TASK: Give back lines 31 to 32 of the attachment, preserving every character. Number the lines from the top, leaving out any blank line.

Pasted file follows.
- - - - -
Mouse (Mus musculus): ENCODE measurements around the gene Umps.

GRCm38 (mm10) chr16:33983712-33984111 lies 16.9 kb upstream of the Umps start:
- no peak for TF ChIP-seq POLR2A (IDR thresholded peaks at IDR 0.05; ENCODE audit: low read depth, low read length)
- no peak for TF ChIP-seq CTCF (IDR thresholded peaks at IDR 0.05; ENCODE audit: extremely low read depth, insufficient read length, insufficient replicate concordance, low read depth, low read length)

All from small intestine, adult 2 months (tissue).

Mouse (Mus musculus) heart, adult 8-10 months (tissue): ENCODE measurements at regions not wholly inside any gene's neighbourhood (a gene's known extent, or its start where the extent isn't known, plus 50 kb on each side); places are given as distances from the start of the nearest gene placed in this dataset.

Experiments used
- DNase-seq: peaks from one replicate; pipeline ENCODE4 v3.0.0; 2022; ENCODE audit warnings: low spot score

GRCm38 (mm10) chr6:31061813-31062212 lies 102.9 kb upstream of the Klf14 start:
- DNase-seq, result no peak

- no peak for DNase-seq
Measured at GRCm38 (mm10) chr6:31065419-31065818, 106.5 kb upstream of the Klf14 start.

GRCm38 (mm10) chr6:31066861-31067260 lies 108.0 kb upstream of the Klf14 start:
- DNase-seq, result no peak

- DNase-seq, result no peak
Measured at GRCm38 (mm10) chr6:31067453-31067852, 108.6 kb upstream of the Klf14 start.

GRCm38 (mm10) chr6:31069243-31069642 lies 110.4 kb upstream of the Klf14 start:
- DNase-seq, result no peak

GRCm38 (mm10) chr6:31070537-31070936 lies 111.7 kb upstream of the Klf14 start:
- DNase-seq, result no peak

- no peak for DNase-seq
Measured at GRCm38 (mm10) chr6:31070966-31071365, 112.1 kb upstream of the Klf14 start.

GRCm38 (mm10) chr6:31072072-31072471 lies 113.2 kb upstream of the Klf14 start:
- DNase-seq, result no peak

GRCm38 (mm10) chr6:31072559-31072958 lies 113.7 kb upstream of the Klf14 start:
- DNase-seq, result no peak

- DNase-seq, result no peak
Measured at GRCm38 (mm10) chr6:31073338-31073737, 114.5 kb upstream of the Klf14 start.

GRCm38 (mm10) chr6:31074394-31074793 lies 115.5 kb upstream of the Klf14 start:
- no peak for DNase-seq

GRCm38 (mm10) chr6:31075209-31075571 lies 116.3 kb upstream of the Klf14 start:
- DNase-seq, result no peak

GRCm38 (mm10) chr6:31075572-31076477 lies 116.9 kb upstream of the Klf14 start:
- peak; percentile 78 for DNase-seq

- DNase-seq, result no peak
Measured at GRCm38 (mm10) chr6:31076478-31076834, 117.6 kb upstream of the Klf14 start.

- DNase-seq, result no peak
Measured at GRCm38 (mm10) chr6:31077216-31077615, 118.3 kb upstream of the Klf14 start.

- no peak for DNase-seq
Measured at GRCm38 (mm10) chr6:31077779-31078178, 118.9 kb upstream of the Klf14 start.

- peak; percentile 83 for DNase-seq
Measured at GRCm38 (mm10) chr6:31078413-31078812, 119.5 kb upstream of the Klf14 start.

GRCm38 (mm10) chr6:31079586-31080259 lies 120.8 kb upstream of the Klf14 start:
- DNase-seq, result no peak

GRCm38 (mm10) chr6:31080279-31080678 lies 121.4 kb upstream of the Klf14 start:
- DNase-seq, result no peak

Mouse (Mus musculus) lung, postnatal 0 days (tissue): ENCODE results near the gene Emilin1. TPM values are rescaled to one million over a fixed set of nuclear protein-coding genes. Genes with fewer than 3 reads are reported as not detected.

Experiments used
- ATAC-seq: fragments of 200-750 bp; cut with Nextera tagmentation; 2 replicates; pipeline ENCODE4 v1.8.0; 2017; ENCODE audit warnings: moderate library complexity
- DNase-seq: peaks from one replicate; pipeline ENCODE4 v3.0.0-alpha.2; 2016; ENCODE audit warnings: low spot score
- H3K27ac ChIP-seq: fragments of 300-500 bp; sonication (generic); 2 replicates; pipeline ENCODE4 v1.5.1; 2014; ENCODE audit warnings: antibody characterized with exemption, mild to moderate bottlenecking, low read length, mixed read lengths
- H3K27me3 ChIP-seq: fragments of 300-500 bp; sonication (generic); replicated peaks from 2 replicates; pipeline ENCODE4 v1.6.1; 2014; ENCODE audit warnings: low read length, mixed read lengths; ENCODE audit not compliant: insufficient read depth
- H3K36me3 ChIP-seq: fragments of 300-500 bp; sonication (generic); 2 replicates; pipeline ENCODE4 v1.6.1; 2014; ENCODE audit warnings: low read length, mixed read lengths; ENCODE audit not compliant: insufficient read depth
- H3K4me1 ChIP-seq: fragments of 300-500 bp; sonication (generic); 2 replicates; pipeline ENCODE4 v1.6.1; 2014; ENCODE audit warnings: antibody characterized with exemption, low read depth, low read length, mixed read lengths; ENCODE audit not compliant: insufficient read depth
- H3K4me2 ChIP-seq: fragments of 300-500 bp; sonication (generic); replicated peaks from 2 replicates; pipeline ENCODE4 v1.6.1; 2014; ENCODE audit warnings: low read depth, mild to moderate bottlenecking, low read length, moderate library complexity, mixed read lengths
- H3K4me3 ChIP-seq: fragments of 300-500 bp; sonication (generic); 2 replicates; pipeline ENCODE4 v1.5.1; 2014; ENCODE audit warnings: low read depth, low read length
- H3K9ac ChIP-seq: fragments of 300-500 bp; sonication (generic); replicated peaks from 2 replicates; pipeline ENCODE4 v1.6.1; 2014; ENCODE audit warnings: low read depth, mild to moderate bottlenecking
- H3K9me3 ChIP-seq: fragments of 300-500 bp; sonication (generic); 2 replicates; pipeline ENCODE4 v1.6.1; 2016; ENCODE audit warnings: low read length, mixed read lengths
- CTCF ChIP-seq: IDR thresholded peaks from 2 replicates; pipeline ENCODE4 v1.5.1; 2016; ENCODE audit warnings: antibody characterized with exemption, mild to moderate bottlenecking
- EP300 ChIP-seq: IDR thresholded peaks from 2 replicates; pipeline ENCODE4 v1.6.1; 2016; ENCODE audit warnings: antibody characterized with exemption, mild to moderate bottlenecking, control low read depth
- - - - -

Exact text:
GRCm38 (mm10) chr6:31075209-31075571 lies 116.3 kb upstream of the Klf14 start:
- DNase-seq, result no peak